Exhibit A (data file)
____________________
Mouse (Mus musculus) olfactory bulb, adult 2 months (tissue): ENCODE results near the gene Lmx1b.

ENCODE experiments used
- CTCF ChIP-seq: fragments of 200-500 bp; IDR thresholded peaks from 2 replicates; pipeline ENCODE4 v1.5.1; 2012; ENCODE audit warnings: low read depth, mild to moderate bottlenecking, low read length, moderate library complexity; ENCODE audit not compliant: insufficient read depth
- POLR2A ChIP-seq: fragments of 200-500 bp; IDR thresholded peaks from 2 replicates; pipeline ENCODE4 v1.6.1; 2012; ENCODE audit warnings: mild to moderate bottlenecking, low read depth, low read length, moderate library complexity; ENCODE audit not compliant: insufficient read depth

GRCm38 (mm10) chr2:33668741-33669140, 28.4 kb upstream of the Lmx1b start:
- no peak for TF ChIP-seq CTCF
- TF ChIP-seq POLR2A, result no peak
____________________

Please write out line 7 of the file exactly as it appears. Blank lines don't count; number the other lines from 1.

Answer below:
- TF ChIP-seq POLR2A, result no peak